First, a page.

'The question that remains open is: what corporations, in what circumstances, and for what purposes, may use Chapter XI? It is obvious that no useful rule to determine the spheres of the two Chapters is given in the Act. The standard of 'secured' or 'unsecured' debts (Chapter XI being only for compromise of unsecured debts) falls far short of adequacy; indeed, it led to the problem in the principal case. The legal concept of security used in the definition of 'secured creditor' in Section 1(28), contemplating a pledge of definite physical property for a particular debt, is an extremely narrow one and does not include unsecured general credit security issues, i.e., debentures. Nor is the Boyd doctrine, in itself, an adequate test.
'More analytical criteria are necessary. Basic should be a consideration of the purpose of the proceeding: is 'reorganization' of a large corporation with complex capital structure being sought, or the 'rehabilitation' of a small business, or small corporation with very simplified capital structure? Further, a distinction should be drawn between funded 'unsecured debts' (debentures) and unfunded 'unsecured debts' (trade debts, etc.), and between securities widely held by the public and securities (including stock) held by a small group or by an individual. The fact that securities were widely held is stressed by the court in the principal case, and it was the main argument put forth by the Commission, here and in the case of In re Credit Service Co. ((D.Md.1940) 30 F.Supp. 878, 879). However, this widespread holding of securities, though important, is only one of the factors that should be considered. If occasion arises, there seems to be no valid reason why a corporation with securities widely held, and even having various debenture issues in its capital structure, but which is seeking merely a 'breathing spell' on its trade debts or other unfunded current unsecured debts, should not use the machinery of Chapter XI: Chapter X would be far too cumbersome and would serve no useful end not available in Chapter XI. In general, a situation involving the first of each of the above groups of factors would be one necessitating a Chapter X proceeding: where there is a plan to reorganize or re-shuffle the capital structure, which includes debentures, of a large corporation with shares widely held, the problem cannot completely be dealt with by piecemeal 'arrangements' under Chapter XI. More important, the increased control of the court and the advice and investigating facilities of the Commission are necessary in such a case to see that all interests, especially creditors, are adequately and equitably represented. On the other hand, if the debtor is a small corporation, with insignificant holdings in the hands of the public, seeking only to re-establish credit or better its current position by seeking composition or extension of current obligations, the machinery of Chapter XI should suffice.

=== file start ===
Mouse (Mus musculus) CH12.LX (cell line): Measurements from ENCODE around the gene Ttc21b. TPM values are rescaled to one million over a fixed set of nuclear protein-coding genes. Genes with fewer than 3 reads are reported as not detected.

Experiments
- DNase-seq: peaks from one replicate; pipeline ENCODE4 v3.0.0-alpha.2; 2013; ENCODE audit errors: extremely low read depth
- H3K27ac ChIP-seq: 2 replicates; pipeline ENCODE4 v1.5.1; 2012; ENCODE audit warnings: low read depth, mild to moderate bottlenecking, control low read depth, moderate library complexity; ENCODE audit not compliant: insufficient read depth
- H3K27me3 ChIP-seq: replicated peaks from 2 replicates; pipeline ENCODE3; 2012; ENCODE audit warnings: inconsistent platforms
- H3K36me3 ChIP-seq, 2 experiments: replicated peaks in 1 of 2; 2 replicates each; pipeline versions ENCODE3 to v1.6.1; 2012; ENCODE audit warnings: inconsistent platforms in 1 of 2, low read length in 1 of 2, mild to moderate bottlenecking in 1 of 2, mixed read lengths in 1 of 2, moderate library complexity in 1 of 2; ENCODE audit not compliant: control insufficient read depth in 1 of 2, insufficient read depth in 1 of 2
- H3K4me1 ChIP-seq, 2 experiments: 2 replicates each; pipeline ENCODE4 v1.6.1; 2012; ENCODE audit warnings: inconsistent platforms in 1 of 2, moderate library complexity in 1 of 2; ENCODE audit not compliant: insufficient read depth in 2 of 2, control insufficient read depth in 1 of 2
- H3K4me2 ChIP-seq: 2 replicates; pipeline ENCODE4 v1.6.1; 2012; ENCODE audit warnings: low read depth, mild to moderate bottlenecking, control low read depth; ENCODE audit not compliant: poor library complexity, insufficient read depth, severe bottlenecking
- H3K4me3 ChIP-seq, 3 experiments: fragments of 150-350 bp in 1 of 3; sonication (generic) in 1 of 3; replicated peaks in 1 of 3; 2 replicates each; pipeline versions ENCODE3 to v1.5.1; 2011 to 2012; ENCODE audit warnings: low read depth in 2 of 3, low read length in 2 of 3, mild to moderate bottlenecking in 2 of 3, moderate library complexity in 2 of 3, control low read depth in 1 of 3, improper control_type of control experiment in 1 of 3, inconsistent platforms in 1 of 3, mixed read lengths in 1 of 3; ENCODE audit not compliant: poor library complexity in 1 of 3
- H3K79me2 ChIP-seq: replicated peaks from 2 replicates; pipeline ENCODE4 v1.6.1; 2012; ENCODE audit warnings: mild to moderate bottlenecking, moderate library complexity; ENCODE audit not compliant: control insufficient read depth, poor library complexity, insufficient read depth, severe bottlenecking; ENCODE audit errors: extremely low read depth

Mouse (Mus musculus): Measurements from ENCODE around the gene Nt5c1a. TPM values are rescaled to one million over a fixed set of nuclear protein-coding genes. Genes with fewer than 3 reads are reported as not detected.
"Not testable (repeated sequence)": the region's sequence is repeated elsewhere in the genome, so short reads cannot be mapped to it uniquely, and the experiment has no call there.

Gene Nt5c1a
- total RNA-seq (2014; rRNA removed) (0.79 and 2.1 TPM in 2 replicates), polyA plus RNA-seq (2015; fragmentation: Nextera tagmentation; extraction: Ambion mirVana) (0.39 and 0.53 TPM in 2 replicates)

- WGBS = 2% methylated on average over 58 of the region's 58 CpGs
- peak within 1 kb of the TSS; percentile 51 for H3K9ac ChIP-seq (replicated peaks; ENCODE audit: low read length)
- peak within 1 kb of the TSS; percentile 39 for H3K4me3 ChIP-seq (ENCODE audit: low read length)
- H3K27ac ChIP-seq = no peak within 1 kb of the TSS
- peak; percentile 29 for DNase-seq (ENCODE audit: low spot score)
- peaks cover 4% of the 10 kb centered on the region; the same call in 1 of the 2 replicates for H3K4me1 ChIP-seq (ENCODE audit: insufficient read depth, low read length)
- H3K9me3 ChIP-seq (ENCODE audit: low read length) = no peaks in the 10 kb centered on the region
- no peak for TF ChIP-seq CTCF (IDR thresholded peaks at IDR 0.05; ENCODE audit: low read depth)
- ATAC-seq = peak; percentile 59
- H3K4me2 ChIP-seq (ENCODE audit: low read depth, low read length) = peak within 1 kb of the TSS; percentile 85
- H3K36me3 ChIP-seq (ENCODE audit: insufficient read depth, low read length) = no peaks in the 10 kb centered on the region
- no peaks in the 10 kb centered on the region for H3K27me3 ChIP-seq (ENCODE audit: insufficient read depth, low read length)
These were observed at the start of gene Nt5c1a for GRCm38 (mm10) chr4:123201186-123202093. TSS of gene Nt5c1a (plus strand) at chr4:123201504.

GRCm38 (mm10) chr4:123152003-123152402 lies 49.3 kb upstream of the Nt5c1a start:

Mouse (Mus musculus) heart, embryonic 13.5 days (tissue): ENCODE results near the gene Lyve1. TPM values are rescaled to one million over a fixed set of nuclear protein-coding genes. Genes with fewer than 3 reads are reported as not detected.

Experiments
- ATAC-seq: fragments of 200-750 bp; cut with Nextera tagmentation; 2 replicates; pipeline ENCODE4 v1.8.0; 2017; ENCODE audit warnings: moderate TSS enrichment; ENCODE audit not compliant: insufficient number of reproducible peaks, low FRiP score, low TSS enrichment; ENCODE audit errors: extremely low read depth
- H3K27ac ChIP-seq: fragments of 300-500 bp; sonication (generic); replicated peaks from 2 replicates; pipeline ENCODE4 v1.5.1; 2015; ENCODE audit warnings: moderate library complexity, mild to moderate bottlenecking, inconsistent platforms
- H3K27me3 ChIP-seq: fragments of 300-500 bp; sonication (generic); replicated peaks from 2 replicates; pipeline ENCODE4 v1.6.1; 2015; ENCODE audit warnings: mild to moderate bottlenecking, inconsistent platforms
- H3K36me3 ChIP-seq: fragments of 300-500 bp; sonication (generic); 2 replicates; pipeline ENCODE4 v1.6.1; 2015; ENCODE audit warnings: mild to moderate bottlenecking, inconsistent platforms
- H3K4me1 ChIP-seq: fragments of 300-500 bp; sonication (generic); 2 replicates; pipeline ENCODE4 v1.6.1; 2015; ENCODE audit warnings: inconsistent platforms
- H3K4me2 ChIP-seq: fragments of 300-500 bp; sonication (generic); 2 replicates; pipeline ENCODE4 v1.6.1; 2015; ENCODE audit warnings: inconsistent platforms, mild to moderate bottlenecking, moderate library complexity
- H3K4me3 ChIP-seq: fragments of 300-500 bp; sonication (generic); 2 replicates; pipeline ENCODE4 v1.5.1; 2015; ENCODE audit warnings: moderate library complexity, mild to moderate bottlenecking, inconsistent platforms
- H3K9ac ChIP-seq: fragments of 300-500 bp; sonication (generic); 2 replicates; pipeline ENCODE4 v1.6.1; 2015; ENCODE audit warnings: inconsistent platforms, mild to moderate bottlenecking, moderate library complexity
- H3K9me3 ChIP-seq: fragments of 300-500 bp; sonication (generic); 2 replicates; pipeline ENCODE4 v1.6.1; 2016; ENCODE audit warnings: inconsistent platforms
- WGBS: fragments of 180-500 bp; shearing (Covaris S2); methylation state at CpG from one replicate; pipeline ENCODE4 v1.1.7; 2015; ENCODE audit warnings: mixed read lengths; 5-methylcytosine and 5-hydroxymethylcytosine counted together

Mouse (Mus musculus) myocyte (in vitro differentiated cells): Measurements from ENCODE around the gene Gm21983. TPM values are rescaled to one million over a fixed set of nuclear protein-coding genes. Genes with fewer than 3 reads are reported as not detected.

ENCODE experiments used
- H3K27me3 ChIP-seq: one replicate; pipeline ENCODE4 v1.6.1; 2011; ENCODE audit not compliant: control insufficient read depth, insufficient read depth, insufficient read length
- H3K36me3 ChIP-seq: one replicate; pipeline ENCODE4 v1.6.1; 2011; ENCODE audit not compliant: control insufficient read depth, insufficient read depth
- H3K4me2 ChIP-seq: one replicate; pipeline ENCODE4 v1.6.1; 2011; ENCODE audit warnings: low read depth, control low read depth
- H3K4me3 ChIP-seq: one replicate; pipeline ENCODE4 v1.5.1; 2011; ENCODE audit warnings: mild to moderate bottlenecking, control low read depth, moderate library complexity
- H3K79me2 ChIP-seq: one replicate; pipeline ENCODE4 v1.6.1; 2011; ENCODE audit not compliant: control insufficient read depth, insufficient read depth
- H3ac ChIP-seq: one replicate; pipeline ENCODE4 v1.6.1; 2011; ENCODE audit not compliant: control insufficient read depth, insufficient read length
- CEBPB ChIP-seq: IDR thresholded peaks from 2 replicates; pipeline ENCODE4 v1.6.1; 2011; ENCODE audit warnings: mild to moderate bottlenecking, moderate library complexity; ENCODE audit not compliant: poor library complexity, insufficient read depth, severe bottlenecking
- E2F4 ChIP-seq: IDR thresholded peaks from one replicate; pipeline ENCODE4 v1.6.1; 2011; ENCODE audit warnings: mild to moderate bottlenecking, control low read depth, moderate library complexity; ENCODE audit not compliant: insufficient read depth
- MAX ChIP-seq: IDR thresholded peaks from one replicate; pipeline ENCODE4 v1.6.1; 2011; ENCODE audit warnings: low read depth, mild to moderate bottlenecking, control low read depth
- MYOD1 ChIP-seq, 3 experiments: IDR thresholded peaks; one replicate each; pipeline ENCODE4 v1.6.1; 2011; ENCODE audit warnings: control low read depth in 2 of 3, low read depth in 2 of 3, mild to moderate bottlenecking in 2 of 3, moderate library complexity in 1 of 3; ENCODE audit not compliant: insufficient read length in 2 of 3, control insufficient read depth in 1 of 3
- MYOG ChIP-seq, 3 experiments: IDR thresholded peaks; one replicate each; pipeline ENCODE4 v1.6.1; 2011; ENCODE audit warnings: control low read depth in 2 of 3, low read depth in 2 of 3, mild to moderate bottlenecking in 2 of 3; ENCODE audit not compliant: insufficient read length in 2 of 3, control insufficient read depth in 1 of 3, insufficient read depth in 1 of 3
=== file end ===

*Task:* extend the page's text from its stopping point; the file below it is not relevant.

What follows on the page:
'These criteria are neither exhaustive nor exclusive, and the factors suggested will vary greatly in importance in different cases. It would seem, however, elastic as these may be, that more than a distinction between large and small corporations, or between close and wide holdings of securities, is necessary.'
Applying that test, which, in the absence of Congressional delineation, I believe to be the appropriate one, to the facts at bar, I fail to find any 'interests involved requiring protection by the procedure and remedies afforded by Chapter X.'
This, despite certain assertions in the affidavits submitted in support of the Commission's motions
from which it is sought to be implied that vis a vis the managerial stock interest and the public stock interest certain improprieties
occurred. Accepting arguendo the suggested improprieties, they do not spell out the public or private interest intended by the Realty case to invite the concern of a bankruptcy court. If the Commission desires to reach out and play the role usually assumed by a plaintiff in a stockholder's derivative suit it will have to find some basis in law other than the Bankruptcy Act.
Finally, an interest warranting the Commission's intervention is utterly lacking in this case because the only widely dispersed group involved is composed of the public stock holders who stand to gain by the forebearance of the unsecured trade and commercial creditors contemplated by the arrangement.
The Commission having failed to sustain the burden of showing that the debtor's Chapter XI petition should be dismissed and accordingly having failed to establish an interest warranting its intervention, its motions are denied and the Referee is directed to proceed with the debtor's Chapter XI proceeding for an arrangement.